Though distributed as a wild tree throughout
the length and breadth of the British Isles, we
are all more familiar with the Hawthorn as planted
material in the construction of hedges, and this
is a use to which it has been put ever since land
was plotted out and enclosed.
Where the Hawthorn is allowed its natural growth,
it attains a height of forty feet, with a circumference
between three and ten feet. On our commons, where
in their youth the Hawthorns have to submit to
much mutilation from browsing animals, their growth
is spoiled; but though some of these never become
more than bushes tangles up with Blackthorn into
small thickets, there are others what form a distinct
bole and a round head of branches from ten to
twenty feet high, which in late May or early June
look like solid masses of snow.
The well-known lobed leaves are very variable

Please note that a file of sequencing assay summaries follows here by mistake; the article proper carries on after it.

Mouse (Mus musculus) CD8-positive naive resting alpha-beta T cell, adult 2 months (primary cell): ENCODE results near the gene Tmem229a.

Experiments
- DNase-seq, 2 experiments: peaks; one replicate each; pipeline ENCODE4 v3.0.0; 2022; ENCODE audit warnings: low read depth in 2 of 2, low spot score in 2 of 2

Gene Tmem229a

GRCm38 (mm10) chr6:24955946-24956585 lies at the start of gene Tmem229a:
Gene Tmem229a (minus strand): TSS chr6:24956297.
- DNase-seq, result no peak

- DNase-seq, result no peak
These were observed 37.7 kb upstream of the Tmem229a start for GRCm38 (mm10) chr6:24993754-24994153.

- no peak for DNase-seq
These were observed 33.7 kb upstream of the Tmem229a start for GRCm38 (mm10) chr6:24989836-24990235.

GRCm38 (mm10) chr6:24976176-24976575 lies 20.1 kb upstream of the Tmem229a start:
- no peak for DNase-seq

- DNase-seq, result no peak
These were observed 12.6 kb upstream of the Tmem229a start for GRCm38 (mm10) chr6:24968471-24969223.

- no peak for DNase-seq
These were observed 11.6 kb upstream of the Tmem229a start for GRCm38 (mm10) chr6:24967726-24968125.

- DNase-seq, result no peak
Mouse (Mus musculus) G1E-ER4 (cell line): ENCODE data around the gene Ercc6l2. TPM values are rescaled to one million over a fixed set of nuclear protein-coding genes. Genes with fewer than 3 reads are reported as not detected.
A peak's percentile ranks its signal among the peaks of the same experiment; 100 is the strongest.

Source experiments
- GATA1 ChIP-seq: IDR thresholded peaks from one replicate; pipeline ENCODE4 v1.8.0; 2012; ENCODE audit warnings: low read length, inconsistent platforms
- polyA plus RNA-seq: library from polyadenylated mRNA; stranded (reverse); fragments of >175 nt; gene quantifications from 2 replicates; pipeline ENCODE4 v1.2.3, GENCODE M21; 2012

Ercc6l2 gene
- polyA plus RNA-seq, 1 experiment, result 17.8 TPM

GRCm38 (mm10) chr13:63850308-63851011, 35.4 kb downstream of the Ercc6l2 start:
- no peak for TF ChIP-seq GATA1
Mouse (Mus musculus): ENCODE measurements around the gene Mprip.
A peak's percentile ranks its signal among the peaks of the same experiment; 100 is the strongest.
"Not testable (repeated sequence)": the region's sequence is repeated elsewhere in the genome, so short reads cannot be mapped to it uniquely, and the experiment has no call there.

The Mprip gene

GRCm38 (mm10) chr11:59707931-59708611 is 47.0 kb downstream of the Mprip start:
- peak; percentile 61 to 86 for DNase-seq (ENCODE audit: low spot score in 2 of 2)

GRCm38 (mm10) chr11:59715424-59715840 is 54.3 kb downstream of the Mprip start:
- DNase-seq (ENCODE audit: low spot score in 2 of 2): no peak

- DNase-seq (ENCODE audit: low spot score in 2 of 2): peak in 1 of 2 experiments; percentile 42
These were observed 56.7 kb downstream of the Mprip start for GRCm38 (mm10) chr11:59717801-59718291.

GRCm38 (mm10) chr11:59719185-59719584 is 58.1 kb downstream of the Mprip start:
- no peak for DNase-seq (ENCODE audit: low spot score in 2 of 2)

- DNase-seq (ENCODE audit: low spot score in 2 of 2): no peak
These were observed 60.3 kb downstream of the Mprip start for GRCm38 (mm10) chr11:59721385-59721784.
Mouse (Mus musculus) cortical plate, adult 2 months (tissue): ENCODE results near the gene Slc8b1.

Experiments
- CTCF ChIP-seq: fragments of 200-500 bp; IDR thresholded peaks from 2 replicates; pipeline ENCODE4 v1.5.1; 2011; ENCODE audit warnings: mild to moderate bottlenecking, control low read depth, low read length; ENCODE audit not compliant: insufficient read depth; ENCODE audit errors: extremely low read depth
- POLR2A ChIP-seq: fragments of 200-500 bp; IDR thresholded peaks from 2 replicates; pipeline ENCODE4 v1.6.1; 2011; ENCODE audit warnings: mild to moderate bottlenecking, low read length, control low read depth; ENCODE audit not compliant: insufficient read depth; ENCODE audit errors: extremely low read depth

in both size and shape, and the degree to which
they are cut. They are a favourite food with horses
and oxen, who would demolish the hedges that confine
them to the fields but for the spines which protect
at least the older branches.
The white flowers are about three-quarters of
an inch across, borne in numerous corymbs. The
pink anthers give relief to the uniform whiteness
of the petals. The flowers, though usually sweet-scented,
occasionally give forth a very unpleasant odour.
The familiar fruits, too, instead of their usual
crimson, are yellow occasionally, as in the Holly.
In favourable years these are so plentiful that
they quite kill the effect of the dark-green leaves,
and when such a tree is seen in the October sunshine,
it appears to be glowing with fire. Beneath the
ripe, mealy flesh, there is a hard, bony core,
in whose cells the seeds are protected from digestion
when the fruit has been swallowed by a bird.
The Hawthorn is said to live from a hundred to
three hundred years. Its wood is both hard and